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  5. "Я хочу приготовить суп на об…

"Я хочу приготовить суп на обед."

Translation:I want to make soup for lunch.

November 5, 2015



How does this differ from "Я хочу готовить суп на обед."?


"Я хочу готовить суп на обед." means you want to be the cook, e.g. because you enjoy cooking. "Я хочу приготовить суп на обед." means you want to get the soup ready, final result is what's important, not the process.


Thank you so much!


Ok, then why are half the answers are "to boil"? Moreover, if готовить means to cook, you can't cook sushi, as shown in a previous lesson.

I wish there's some consistency.


It doesnt literally mean "cook" and only "cook": it also covers "make (food)" and "prepare (food)" -- one word where we have three.


If useful for some Spanish speaker.. I think the perfective aspect of приготовить and the imperfective готовить could be similar to "tener cocinado" (which focus on the result) and "cocinar" (which focus on the action). In this example it would be "quiero tener cocinada sopa para el almuerzo".

Similarly, in English готовить can be "cook" and приготовить, "have (something) cooked". In this case it would be "I want to have soup cooked for lunch".

Hope I'm not wrong. , доброе день!


This is extremely helpful bc I'm fluent in both! Amazing explanation


Que copado, graciass


The only problem is that in English there is no such idiom as "I want to have soup cooked for lunch."


Why is the preposition на instead of для или за? Спасибо!


I think because this construction "for lunch," "for dinner," "for breakfast" always uses на. I think it's similar to how nouns take в или на and you just have to memorize the nouns that take на. I don't understand для very well yet. It seems very confusing to me and I avoid using it if I can find any other way around it. Sorry if that wasn't all that helpful.


It's a different "for". Compare места для курения (smoking area, a place for smoking), and суп на обед (dinner for lunch). I'm not that good explaining it since i'm not native in neither russian nor english, but i hope it helps.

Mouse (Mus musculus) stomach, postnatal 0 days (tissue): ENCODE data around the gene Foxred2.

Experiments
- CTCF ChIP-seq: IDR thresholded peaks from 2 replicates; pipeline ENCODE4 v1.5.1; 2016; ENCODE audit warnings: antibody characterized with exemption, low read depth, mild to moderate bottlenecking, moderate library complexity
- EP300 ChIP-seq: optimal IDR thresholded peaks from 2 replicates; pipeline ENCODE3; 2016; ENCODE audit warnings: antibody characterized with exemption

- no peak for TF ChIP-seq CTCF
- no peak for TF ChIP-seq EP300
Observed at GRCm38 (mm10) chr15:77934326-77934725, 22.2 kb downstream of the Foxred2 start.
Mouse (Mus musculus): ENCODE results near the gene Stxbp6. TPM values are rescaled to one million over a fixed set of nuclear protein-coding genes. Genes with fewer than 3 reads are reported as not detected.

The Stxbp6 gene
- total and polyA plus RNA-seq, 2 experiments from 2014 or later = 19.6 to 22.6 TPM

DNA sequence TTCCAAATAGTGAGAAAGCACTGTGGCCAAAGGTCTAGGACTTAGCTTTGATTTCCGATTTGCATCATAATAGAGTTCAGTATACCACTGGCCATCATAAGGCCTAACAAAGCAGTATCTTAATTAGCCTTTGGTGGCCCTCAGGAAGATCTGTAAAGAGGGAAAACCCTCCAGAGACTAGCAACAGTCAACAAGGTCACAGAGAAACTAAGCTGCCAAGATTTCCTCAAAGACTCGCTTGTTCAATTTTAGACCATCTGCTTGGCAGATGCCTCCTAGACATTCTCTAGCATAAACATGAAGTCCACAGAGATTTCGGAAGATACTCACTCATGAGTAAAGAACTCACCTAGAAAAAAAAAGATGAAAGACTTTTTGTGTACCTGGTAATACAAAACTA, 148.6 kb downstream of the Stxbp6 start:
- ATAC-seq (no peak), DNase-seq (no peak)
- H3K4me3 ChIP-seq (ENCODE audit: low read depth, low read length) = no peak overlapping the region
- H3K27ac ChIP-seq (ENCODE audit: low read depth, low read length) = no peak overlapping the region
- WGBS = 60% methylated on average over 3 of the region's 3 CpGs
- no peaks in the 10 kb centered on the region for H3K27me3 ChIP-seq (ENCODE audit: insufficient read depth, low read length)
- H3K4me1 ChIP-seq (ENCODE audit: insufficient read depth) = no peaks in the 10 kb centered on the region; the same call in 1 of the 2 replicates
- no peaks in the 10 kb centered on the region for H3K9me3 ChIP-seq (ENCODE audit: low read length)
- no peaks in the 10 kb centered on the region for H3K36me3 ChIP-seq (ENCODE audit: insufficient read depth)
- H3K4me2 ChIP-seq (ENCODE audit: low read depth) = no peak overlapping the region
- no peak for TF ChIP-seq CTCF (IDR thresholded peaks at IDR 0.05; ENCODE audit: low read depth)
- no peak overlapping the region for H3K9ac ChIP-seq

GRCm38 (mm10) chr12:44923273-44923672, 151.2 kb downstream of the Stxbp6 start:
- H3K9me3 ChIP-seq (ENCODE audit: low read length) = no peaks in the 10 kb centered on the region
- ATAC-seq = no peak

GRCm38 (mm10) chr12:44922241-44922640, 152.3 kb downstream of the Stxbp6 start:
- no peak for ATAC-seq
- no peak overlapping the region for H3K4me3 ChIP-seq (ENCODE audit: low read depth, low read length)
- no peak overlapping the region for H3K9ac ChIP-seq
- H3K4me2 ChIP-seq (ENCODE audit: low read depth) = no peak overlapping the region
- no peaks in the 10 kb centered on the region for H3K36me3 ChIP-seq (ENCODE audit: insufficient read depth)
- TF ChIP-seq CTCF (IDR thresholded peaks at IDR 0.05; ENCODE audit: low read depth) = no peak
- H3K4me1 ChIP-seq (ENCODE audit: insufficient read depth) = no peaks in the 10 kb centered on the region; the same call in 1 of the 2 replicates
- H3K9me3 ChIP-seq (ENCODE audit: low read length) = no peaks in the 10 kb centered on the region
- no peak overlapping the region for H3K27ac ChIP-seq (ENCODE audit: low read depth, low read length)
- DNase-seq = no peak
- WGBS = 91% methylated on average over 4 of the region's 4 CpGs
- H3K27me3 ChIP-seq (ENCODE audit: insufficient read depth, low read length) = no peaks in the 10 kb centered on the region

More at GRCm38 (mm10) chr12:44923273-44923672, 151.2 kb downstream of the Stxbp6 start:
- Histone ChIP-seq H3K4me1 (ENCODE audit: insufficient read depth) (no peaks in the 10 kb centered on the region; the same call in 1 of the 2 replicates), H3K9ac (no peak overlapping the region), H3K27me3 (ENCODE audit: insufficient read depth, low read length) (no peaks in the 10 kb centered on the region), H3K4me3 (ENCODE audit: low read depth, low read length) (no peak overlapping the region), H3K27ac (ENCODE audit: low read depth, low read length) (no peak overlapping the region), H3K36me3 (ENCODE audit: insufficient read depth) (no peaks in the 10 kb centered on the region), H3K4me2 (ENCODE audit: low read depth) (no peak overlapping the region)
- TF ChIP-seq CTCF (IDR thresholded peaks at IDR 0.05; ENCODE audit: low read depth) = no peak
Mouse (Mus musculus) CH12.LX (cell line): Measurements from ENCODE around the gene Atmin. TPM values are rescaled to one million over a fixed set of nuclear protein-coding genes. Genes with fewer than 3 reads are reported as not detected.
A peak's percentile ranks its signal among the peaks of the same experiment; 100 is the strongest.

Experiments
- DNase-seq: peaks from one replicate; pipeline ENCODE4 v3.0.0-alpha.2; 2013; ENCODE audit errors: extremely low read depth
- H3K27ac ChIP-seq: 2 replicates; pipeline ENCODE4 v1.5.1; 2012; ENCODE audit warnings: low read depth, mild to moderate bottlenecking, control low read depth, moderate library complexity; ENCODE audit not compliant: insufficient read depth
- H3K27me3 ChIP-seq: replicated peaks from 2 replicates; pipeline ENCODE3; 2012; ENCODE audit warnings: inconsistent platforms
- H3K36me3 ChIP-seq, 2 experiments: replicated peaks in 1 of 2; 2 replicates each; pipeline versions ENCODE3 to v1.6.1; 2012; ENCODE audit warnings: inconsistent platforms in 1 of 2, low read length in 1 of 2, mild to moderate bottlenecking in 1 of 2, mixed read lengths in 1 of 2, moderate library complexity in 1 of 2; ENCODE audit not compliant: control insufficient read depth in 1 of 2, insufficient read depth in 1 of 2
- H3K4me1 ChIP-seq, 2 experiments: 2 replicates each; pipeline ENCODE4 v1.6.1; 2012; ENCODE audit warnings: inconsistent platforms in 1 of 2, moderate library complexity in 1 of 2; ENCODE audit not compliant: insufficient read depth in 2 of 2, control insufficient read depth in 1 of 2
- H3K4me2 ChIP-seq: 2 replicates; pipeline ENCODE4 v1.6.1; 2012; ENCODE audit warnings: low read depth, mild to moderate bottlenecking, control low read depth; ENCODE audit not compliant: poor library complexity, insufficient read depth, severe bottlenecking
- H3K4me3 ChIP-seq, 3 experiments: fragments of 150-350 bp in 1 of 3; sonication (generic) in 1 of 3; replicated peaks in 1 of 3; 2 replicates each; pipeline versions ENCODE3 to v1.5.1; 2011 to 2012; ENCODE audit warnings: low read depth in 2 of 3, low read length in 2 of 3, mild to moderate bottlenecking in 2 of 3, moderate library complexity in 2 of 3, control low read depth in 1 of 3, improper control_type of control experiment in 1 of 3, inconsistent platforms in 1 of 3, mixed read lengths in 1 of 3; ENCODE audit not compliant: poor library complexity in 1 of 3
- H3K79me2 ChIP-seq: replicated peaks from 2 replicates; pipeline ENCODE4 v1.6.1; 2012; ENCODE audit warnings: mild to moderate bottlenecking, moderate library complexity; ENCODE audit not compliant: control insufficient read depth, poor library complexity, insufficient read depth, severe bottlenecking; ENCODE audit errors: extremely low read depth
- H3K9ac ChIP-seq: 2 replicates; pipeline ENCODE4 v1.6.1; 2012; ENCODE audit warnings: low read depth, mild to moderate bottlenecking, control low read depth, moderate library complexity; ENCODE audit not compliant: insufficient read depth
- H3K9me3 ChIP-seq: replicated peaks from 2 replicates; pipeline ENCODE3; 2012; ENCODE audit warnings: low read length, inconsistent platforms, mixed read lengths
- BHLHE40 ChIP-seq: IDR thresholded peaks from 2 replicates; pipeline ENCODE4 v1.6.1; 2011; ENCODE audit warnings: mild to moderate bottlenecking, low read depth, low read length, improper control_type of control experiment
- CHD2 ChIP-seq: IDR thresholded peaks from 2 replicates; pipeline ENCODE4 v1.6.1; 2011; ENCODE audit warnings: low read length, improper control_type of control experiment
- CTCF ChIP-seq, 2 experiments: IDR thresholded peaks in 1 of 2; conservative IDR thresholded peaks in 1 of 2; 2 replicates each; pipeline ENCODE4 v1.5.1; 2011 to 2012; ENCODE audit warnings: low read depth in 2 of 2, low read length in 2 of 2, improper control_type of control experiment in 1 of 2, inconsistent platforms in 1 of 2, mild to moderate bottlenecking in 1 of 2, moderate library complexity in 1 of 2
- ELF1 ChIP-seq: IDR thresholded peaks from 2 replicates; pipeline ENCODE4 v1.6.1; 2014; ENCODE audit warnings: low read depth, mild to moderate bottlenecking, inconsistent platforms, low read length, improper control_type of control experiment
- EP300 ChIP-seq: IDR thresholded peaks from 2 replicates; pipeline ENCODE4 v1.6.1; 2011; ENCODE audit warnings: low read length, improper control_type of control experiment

I appreciate Zoe's response, and I do not disagree with it. (I have given a lingot also to her to express this appareciation.) I would, however, appreciate it if someone who is more certain of the answer to this question would make a reply. In the meantime, here is a discussion with an answer I'm going to accept: http://forum.wordreference.com/threads/%D0%97%D0%B0-vs-%D0%B4%D0%BB%D1%8F-vs-%D0%BD%D0%B0-for-for.2116549/


Differences between "на" and "для"?


Now, there's a good reason to claim that the translation of "обед" could be both "dinner" and "lunch". Explanation:

In Russia, it is in customs to eat the largest meal of the day during Western European / American lunch time, which is "обед". In the evening they eat supper, "ужин". This supports the translation to "lunch".

But, this gives a false impression of having a type of meal associated to the word "lunch" in another cultural context. Russian "обед" is not a slim, squashed baguette eaten while waiting for the coffee machine to finish making a jolt of caffeine for your brain. It has the same nature than western dinner has. This supports the translation to "dinner".

In addition, by definition, the dinner is the largest meal of the day, eaten from midday to evening. The exact timing of you dinner is determined by your local customs.